One of the major sources of complexity in modern systems is the simple failure to pull back the curtains. From a recent blog post over at the ACM—
The Wizard of Oz was a charlatan. You’d be surprised, too, how many programmers don’t understand what’s going on behind the curtain either. Some years ago, I was talking with the CTO of a company, and he asked me to explain what happens when you type a URL into your browser and hit enter. Do you actually know what happens? Think about it for a moment.
Yegor describes three different reactions when a coder faces something unexpected when solving a problem.
Throw in the towel. Just give up on solving the problem. This is fairly uncommon in the networking and programming fields, so I don’t have much to say here.
Muddle through. Just figure out how to make it work by whatever means necessary.
Open the curtains and build an excellent solution. Learn how the underlying systems work, understand how to interact with them, and create a solution that best takes advantage of them.
The first and third options are rare indeed; it is the second solution that seems to dominate our world. What generally tends to happen is we set out to solve some problem, we encounter resistance, and we either “just make it work” by fiddling around with the bits or we say “this is just too complex, I’m going to build something new that simpler and easier.” The problem with building something new is the “something new” must go someplace … which generally means on top of existing “stuff.” Adding more stuff you do understand on top of stuff you don’t understand to solve a problem is, of course, a prime way to increase complexity in a network.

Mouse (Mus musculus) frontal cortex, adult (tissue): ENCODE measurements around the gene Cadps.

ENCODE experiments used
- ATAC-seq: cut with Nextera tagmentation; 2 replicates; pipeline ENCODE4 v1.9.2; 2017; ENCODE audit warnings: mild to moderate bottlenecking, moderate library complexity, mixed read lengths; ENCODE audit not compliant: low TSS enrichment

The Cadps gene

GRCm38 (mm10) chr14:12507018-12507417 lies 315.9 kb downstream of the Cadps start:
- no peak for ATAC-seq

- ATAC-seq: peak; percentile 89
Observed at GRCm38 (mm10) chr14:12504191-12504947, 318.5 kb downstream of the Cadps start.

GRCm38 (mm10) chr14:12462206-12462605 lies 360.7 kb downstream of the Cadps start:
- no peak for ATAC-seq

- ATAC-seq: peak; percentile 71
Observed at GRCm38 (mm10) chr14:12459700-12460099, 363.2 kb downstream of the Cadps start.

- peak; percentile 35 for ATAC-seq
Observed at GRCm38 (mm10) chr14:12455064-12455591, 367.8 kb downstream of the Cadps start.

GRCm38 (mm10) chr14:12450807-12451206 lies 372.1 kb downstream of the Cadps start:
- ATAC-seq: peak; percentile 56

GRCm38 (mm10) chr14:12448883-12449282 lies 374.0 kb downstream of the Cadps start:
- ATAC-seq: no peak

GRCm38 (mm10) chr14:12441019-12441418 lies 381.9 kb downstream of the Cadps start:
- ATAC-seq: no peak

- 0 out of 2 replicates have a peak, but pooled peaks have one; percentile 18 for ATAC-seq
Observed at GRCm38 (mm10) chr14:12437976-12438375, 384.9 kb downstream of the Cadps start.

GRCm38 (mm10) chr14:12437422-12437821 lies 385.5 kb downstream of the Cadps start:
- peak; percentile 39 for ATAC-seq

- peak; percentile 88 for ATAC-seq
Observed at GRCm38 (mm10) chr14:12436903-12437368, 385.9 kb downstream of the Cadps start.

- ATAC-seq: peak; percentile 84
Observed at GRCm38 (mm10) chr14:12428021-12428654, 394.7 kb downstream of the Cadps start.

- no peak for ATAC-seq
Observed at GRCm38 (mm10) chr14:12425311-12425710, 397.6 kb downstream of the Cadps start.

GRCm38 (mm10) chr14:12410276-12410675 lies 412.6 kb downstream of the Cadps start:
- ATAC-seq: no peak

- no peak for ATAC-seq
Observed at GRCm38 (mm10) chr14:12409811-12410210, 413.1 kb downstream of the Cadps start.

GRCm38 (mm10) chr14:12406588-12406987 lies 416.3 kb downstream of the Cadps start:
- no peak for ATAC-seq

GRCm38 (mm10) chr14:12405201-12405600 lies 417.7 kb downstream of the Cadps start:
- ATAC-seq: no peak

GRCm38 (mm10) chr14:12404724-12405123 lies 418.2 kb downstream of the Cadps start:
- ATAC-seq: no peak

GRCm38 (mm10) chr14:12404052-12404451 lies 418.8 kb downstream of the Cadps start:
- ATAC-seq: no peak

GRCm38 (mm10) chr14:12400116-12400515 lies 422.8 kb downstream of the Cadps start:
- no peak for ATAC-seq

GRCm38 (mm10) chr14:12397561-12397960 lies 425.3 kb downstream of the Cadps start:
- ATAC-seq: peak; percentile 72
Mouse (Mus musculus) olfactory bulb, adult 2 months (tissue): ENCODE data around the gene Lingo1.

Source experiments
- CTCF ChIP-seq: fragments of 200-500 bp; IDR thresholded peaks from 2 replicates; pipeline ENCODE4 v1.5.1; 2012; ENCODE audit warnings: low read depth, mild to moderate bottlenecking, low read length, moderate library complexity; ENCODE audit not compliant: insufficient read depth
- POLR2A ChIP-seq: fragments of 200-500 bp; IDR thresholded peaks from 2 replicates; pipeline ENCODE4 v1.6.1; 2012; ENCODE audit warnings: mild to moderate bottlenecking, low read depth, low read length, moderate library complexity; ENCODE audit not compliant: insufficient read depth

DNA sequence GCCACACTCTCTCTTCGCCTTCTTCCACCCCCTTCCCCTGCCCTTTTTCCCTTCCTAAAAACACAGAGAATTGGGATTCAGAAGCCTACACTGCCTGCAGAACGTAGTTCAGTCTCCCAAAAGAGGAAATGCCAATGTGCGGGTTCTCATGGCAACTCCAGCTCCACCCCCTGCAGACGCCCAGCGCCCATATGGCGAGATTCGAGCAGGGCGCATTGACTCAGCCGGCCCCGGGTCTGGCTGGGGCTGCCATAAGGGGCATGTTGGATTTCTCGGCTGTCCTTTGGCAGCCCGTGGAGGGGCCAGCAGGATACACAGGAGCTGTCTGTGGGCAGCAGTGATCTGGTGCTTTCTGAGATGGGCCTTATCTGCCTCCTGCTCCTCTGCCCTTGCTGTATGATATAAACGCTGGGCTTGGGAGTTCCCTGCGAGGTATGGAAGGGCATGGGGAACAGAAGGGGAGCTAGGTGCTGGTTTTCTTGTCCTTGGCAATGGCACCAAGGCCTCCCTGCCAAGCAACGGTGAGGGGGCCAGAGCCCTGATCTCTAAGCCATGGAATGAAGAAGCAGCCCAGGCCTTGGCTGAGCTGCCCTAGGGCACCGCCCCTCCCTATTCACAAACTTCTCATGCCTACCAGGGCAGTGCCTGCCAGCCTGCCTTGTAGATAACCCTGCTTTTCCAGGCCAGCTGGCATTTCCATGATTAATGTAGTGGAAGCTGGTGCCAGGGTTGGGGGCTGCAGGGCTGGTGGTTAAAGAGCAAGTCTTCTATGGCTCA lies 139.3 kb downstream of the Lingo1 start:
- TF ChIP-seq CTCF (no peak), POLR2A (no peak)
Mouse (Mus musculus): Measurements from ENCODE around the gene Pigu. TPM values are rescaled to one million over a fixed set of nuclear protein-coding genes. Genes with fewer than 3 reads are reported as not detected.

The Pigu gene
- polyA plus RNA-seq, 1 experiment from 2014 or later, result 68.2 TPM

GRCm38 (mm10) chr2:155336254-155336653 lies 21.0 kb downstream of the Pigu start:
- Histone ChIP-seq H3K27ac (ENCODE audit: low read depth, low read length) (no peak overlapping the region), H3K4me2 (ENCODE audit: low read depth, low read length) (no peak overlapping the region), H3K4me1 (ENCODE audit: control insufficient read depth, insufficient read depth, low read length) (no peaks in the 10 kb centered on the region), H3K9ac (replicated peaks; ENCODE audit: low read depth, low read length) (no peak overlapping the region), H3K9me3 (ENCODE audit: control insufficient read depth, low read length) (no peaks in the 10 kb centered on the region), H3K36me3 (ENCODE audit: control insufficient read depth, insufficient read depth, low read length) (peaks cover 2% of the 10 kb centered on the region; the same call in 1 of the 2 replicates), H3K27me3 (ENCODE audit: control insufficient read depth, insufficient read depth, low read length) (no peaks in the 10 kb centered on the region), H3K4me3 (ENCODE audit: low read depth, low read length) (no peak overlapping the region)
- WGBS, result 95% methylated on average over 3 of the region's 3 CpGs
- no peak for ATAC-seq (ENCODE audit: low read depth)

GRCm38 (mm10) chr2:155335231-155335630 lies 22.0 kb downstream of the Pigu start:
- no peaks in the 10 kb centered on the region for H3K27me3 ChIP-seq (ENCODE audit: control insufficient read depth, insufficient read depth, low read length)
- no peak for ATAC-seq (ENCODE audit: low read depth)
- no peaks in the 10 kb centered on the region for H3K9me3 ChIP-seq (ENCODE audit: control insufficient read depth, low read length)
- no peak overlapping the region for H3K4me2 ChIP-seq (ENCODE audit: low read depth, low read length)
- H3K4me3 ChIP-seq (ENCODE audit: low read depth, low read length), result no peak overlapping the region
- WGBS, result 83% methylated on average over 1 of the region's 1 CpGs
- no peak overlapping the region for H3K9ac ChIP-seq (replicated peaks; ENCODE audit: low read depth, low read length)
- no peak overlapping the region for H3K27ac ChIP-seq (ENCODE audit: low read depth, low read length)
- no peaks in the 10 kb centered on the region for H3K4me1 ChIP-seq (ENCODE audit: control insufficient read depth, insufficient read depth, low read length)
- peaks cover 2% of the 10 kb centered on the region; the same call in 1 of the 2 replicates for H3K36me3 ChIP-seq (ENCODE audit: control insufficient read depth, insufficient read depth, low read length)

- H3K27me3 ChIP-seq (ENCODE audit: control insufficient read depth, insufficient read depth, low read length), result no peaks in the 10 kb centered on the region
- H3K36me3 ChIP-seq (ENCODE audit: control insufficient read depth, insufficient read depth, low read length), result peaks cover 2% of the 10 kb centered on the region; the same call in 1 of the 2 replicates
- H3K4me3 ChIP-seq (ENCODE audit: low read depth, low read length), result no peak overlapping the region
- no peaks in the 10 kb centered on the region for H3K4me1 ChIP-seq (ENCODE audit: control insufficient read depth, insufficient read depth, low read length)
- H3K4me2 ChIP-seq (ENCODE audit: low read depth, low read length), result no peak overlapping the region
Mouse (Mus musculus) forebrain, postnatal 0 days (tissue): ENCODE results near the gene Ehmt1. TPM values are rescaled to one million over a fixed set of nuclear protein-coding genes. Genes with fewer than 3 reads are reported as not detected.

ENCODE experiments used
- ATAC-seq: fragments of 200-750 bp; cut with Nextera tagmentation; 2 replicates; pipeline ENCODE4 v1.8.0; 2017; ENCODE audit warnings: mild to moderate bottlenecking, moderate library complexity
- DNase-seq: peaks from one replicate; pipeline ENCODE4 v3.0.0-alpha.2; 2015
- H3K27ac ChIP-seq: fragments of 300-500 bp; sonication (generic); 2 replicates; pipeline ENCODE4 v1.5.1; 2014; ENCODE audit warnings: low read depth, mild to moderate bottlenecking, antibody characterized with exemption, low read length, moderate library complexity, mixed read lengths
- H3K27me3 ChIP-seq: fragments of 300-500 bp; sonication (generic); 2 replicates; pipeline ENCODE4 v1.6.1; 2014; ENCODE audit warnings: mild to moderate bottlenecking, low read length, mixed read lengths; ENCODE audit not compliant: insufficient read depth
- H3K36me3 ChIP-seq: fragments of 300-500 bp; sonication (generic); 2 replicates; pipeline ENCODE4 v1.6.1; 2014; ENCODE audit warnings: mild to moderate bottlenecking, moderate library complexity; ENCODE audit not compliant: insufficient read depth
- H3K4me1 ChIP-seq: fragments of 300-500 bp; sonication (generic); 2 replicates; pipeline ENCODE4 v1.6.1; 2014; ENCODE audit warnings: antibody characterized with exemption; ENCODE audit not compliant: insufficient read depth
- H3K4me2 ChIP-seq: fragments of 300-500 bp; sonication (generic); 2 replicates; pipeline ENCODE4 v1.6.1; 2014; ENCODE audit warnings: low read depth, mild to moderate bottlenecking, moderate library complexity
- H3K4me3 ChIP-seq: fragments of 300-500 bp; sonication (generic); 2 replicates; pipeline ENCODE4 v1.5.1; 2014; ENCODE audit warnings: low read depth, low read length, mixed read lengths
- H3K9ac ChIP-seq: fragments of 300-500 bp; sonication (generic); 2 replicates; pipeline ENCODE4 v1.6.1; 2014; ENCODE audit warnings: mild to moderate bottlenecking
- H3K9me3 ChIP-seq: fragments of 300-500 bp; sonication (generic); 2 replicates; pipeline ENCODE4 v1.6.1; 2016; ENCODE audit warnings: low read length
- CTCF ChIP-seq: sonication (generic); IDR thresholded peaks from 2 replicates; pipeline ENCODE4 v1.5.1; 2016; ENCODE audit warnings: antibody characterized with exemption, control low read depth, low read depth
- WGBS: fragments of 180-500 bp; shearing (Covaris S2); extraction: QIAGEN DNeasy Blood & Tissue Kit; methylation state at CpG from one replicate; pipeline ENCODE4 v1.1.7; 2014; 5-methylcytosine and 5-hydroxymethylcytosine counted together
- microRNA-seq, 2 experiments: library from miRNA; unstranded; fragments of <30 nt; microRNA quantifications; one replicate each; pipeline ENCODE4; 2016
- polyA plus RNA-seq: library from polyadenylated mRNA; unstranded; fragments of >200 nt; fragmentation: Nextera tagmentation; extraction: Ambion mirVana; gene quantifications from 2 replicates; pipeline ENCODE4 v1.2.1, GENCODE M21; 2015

And thus we have one of the prime reasons for ever-increasing complexity in networks.
Yegor says being a great programmer by pulling back the curtain increases job satisfaction, helping him avoid depression. The same is probably true of network engineers who are deeply interested in solving problems—who are only happy at the end of the day if they know they have solved some problem, even if no-one ever notices.
Pulling back the curtains, then not only helps us to manage complexity, it can alos improve job satisfaction for those with the problem-solving mindset. Great reasons to pull back to the curtains, indeed.